I thought I would offer a few notes on Perdurabo, the biography of Aleister Crowley written by Richard Kaczynski.
I wanted to get background of knowledge about Crowley before reading the new Hilaritas Press book by Robert Anton Wilson, Lion of Light: Robert Anton Wilson on Aleister Crowley. I think Perdurabo succeeds in providing good information about Crowley's activities and beliefs, his Book of the Law and his belief that he was a prophet for a new creed. I read the "revised and expanded" edition, which runs to 720 pages, including the notes. It took me awhile to finish it.
I should note that it's also a pretty good read; whatever you think of Crowley's character, or the way he treated other people, there was seldom a dull moment in his life as a magician, mountain climber, poet and a person who apparently had dozens of sexual relationships. If you like name-dropping, you also will like this book: Crowley had relationships with or at least ran across many different famous people. And so you read about Crowley's feud with William Butler Yeats. You read about how one of his lovers had a teenage son, Preston, and that Preston and Crowley loathed each other, and eventually Kaczysnki reveals that "Preston" is Preston Sturges, the famous Hollywood film director and screenwriter. And so on and so on.
But while I generally enjoyed the celebrity portraits, one of them displeased me. At one point, Crowley had dealings with Walter Duranty, the infamous New York Times reporter who won the Pulitzer Prize in 1932 for his articles about the Soviet Union; Duranty is known now as the perhaps the most famous liar in journalism. He is best remembered for suppressing the truth about how Stalin starved to death many residents of Ukraine. The Wikipedia article gives a useful summary and how the current situation with Russia and Ukraine has not lessened awareness of the matter, or criticism of the New York Times. Kaczynski covers all this by writing that when Crowley met Duranty just before World War I, "Years would pass before he [Duranty] would be acclaimed for his coverage of World War I and the rise of Joseph Stalin." This seems a little bit like writing, about the young Adolf Hitler, "Years would pass before he would be acclaimed for his pioneering work in dealing with anti-Semitism."
Speaking of politics, as I read the book I kept in mind the comments of D.M.S. on my blog post announced the new Lion of Light reading group; D.M.S. wrote, "I would like to know more about RAWs views on the more ugly sides of AC, his sexism and racism (as well as misusing other people, losing his own will to a heavy addiction and sometimes being just a plain asshole) as it has been documented in many ways.
"I am having a hard time just to focus on his spiritual work and 'Ignore his morals, ignore his political views, ignore his very clear lack of understanding for most people' as an admittedly well written post an reddit says."
Most of D.M.S.' accusations seem true about Crowley's ugly sides, although the book does document that he became a heroin addict because he was given heroin by doctors to treat his bronchitis and asthma, which troubled him much of his life (bronchitis is part of what killed Crowley at age 72 in 1947.) And to give Crowley his due, he sacrificed his wealth and much of his time and energy to a single-minded dedication to learn what he believed he had discovered. Apparently he really was sincere.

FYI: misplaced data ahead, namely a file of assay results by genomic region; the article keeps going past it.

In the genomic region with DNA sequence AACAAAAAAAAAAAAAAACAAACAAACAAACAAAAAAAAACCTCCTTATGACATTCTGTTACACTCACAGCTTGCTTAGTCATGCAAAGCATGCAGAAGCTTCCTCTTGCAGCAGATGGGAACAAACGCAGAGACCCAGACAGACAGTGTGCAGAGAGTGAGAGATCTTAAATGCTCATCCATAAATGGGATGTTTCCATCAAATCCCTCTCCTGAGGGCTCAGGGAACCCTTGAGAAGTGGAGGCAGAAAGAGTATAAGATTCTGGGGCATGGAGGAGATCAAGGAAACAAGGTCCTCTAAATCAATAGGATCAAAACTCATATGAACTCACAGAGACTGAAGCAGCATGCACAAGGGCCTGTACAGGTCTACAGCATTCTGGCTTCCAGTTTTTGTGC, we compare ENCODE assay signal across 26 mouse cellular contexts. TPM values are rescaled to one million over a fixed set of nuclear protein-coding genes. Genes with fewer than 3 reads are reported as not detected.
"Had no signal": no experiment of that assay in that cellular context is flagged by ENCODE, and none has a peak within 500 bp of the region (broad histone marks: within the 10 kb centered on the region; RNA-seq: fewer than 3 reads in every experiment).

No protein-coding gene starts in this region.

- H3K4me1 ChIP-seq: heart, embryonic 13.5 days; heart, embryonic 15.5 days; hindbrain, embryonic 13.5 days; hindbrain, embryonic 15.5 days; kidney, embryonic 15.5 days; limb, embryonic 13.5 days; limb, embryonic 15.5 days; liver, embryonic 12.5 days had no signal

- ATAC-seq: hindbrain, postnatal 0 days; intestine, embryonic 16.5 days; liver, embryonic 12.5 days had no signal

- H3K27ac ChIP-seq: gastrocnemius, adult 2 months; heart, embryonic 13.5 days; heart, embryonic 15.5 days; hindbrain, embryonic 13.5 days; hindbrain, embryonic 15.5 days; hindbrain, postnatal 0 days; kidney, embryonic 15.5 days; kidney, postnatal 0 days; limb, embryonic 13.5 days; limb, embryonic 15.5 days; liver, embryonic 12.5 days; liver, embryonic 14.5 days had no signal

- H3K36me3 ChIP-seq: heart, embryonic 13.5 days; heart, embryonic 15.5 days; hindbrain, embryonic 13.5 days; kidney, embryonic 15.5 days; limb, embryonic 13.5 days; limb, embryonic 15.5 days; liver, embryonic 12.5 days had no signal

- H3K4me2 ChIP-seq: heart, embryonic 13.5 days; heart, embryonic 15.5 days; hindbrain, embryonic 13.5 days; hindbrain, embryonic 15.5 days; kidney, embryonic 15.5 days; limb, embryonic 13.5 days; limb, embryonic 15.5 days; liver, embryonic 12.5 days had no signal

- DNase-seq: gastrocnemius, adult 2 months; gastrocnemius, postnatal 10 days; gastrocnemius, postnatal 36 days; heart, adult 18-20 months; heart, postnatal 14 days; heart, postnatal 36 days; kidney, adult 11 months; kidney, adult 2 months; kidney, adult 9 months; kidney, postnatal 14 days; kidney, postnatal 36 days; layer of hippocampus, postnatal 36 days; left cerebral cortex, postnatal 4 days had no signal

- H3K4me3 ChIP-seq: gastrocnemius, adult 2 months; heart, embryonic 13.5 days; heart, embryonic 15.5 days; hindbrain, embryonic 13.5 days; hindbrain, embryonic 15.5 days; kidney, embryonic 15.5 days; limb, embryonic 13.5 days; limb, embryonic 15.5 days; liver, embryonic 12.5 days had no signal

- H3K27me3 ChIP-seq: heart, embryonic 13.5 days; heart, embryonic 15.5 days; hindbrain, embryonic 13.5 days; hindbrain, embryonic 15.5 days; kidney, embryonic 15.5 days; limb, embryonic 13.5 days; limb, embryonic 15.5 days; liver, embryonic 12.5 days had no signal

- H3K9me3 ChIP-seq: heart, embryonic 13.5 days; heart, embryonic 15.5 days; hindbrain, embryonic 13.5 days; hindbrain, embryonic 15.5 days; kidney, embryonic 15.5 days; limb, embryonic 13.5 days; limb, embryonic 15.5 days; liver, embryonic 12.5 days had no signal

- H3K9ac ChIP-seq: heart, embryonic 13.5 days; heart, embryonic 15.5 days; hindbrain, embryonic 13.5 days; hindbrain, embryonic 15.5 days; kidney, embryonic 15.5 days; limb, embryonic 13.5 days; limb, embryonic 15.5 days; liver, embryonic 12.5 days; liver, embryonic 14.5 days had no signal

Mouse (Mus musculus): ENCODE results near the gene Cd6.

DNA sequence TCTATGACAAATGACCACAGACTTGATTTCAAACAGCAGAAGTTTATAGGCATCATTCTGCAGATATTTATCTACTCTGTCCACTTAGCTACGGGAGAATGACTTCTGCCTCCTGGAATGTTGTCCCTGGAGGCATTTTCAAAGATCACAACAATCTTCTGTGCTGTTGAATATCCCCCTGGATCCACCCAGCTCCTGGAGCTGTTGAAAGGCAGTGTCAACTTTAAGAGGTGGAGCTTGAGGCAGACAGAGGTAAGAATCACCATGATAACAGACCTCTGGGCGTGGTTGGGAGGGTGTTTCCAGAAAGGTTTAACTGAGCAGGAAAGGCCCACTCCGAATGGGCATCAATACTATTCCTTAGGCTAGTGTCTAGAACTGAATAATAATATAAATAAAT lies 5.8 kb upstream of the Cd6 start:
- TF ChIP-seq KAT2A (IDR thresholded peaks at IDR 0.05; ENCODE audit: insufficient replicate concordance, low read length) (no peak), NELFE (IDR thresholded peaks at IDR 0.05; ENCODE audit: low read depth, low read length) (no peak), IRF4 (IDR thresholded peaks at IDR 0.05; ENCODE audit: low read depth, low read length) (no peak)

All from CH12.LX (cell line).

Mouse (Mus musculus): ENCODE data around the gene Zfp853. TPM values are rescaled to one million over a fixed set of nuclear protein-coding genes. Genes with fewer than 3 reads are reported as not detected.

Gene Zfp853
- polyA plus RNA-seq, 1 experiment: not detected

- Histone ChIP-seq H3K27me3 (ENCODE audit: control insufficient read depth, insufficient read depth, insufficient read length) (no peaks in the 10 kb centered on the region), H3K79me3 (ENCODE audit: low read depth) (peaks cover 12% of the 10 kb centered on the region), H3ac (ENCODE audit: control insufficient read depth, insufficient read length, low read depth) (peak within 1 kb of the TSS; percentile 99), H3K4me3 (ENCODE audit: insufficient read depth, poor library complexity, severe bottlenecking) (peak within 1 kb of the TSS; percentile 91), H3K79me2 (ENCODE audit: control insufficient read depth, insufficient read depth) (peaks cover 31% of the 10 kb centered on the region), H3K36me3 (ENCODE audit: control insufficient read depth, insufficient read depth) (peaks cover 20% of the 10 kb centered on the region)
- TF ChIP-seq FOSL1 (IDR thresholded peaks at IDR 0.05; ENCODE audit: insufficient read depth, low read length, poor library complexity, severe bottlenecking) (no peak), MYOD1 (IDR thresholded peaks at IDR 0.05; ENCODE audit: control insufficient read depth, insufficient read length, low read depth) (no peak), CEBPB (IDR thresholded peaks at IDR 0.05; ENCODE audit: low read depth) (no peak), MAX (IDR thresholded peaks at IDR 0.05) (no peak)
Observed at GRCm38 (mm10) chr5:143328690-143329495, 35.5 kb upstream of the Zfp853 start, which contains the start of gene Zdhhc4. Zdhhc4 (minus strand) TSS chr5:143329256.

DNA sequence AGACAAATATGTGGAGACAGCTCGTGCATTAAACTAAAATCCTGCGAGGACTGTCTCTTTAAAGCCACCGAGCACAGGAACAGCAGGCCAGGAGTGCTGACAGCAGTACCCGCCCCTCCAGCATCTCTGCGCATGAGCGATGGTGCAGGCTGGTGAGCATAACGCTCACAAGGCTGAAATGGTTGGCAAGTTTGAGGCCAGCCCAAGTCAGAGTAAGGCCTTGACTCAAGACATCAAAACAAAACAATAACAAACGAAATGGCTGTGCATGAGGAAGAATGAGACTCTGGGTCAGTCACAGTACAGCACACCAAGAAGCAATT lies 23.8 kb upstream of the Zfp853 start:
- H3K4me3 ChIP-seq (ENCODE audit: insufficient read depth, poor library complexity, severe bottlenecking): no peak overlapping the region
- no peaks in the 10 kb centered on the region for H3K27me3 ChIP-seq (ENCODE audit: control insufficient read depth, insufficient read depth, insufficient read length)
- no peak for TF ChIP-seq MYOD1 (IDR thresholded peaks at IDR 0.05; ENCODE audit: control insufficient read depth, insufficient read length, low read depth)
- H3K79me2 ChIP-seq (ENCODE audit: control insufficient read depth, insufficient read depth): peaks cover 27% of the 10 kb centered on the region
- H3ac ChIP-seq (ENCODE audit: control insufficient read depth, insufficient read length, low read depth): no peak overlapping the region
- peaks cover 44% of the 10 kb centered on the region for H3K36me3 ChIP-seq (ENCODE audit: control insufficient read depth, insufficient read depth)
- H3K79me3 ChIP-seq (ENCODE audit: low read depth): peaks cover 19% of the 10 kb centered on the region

The only comment from D.M.S. which puzzled me was the reference to Crowley's "political views." Insofar as he had political views (I could not make out after reading a book hundreds of pages long if he ever voted or had a favorite political party) it seemed to me he had little use for fascism, Nazis or Communists. Perdurabo documents that Crowley was booted out of Italy by the Fascist regime (a big setback, he had established an Abbey of Thelema in Sicily) and that Crowley responded by writing anti-Mussolini poems; that Crowley denounced the "peace in our time" pact that sold out Czechoslovakia and temporarily delayed World War II, and that Crowley wrote a scathing letter to a pro-Nazi Thelema follower in Germany, denouncing anti-Semitism, and that Crowley referenced "Murder and terror in Soviet Russia, Concentration Camps and persecution in Germany (Page 498). Crowley's political views were one of the few items of his personal life that did NOT bother me, as opposed to, for example, his cruel treatment of women and the often callous way he treated other people. But I am not an EXPERT on Crowley (as RAW sometimes spelled the word) and Crowley may well have had repugnant political opinions I am just not aware of.
Much of Crowley's misbehavior can be explained (but not excused) by his single-minded dedication to his mission. I read a biography of Prokofiev, the Russian composer, a couple of years ago, by Harlow Robinson, and the biographer remarked that Prokofiev treated other people as if he assumed the most useful thing they could do in their lives would be to support him in writing as much music as possible; Prokofiev was likely correct, but that does not excuse how he treated everyone, Robinson wrote. Crowley had a similar belief about his own importance.
Kaczynski recently announced on Facebook that an audiobook of Perdurabo is on the way; no details yet, but he has promised to post updates.